Learning how to keep cool in a polytunnel in summer is crucial if you want to enjoy the space, and grow your own food and other plants successfully.
Learning how to keep cool in a polytunnel might involve thinking about good ventilation and air flow from the outset. It can involve good design choices for the internal layout of the space. And it can mean taking other steps to lower temperatures within an existing structure.
Here are some tips to help you keep those temperatures from soaring in the summer months:
If You Have Just Purchased a Polytunnel:
If you have only just bought or erected a polytunnel, or are planning to do so soon, it is important to make good decisions from the very beginning. Prevention is better than cure when it comes to keeping a polytunnel cool.
There are steps that you can take when deciding on options for the structure. You can also cut problems off at the pass by positioning your polytunnel correctly.
Ventilation for a Polytunnel
When thinking about ventilation for a polytunnel, it is important to consider how the polytunnel will be used. Making sure you keep cool within the space can be particularly important if keeping livestock, or growing cooler climate crops within the area.
Of course, how much ventilation is needed will also depend on where you live. Some parts of the UK will naturally get much warmer than others.
Are the doors alone enough to provide ventilation through the summer, or should you consider side ventilation too? Asking questions like this is important to prevent problems down the line.
Orientation for a Polytunnel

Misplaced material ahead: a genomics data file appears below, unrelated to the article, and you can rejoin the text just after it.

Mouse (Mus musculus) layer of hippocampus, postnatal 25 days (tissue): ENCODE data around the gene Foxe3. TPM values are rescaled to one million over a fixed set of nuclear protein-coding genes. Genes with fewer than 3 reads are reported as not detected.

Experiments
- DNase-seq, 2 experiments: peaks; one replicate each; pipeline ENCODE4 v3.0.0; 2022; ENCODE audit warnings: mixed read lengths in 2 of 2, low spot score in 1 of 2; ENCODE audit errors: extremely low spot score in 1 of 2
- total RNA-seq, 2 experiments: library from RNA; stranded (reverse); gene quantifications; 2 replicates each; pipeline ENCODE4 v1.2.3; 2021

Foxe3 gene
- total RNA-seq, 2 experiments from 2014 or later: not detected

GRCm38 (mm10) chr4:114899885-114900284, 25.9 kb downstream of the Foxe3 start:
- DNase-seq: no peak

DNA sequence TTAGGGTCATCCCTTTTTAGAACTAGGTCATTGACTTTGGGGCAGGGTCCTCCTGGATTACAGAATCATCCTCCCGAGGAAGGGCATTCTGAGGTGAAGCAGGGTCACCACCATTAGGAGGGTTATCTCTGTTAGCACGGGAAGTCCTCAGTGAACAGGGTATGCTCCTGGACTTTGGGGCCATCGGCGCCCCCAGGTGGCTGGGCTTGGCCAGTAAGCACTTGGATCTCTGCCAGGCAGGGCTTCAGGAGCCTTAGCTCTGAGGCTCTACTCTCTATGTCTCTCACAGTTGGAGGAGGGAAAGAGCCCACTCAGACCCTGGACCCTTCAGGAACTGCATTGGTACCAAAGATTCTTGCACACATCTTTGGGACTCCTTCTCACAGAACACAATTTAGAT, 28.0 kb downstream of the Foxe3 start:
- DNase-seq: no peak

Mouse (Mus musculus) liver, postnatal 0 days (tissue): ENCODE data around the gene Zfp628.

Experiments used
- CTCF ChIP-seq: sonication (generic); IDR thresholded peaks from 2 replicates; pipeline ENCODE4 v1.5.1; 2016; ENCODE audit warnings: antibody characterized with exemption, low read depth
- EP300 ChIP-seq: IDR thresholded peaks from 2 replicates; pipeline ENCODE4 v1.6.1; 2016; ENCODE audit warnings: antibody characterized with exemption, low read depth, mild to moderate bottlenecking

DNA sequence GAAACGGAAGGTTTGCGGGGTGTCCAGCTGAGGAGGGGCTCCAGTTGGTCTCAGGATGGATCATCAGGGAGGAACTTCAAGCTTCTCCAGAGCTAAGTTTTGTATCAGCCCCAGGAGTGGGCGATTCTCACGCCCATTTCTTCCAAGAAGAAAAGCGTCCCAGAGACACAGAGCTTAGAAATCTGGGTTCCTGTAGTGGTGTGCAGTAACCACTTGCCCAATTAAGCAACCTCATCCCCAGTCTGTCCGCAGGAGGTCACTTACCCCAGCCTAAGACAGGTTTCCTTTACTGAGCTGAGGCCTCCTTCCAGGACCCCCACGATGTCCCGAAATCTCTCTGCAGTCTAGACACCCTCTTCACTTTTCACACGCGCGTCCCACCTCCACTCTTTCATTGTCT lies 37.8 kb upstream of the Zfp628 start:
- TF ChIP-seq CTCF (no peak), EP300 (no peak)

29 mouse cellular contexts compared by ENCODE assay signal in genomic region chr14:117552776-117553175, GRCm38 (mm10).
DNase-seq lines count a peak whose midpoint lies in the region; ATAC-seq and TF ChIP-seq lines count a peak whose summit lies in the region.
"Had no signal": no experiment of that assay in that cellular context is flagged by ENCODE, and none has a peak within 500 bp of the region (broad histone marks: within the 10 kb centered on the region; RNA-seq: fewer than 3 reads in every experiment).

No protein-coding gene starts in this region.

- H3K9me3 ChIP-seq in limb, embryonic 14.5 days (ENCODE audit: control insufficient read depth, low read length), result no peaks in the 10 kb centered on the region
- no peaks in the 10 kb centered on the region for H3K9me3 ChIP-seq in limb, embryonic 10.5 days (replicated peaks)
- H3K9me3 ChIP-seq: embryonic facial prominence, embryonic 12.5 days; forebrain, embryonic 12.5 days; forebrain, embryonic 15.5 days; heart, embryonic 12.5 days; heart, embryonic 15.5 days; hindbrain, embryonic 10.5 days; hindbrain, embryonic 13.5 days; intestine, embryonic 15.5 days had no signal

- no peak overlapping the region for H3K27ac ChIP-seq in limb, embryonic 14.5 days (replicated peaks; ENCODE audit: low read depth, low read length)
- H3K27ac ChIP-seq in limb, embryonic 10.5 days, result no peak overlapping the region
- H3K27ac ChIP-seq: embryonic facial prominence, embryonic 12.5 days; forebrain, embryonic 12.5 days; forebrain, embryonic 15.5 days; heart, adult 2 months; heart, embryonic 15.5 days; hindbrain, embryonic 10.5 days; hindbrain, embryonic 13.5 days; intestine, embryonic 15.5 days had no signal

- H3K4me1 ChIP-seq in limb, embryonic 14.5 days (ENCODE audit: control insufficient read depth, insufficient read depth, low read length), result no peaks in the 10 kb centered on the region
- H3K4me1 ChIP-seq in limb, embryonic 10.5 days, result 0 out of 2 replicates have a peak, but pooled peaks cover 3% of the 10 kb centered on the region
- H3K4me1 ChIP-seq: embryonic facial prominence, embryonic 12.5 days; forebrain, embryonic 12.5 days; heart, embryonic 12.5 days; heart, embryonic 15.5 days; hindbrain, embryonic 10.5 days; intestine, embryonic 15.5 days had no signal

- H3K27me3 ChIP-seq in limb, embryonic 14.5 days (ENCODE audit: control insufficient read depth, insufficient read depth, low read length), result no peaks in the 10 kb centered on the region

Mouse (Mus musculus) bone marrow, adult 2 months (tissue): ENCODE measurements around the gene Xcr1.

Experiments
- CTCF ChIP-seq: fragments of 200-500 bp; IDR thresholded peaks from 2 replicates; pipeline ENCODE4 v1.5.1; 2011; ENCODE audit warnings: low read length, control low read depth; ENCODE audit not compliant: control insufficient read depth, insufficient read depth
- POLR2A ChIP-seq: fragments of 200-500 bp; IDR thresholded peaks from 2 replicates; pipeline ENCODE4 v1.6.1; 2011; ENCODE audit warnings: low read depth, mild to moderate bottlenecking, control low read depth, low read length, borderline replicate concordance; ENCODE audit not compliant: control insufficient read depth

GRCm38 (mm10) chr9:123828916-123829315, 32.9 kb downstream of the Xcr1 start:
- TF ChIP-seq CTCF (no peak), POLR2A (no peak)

Another key thing to consider is the positioning of your polytunnel. There are a number of things to think about when selecting where to place a polytunnel, and deciding which way it should face.
One important factor to take into account is the orientation of the doors. By positioning a polytunnel to take advantage of prevailing summer breezes, you can make sure that there is good airflow through the structure. This will help you to keep cool in a polytunnel through the summer months.
Designing the Interior of a Polytunnel:
Next, you should turn your attention to the design for the inside of your polytunnel. No matter how you plan to use the space, good design choices can be key.
Think carefully about how you plan to use the space, and the temperatures that you therefore require within the structure. Practicality is key to good polytunnel design.
Ensure Easy Access to Open and Close Doors/ Vents as Needed
It is essential to be able to regulate the temperature within a polytunnel – especially over the summer. But in the summer, growers will often find that the space becomes crowded as plant growth explodes.
To keep cool, avoiding stress and hassle, it is important to have a well-worked-out scheme, with good access. This will stop you from getting flustered, raising the heat still further. And it will ensure that you can easily alter ventilation as required.
Add Thermal Mass
Another very important thing to consider at the design stage if you want to keep cool in a polytunnel is thermal mass. To keep cool in a polytunnel, incorporate materials with high thermal mass.
These materials, like stone, brick, ceramic and clay, water and soil, are good at catching and retaining the sun’s heat during the day. They then release that heat at night, when temperatures fall.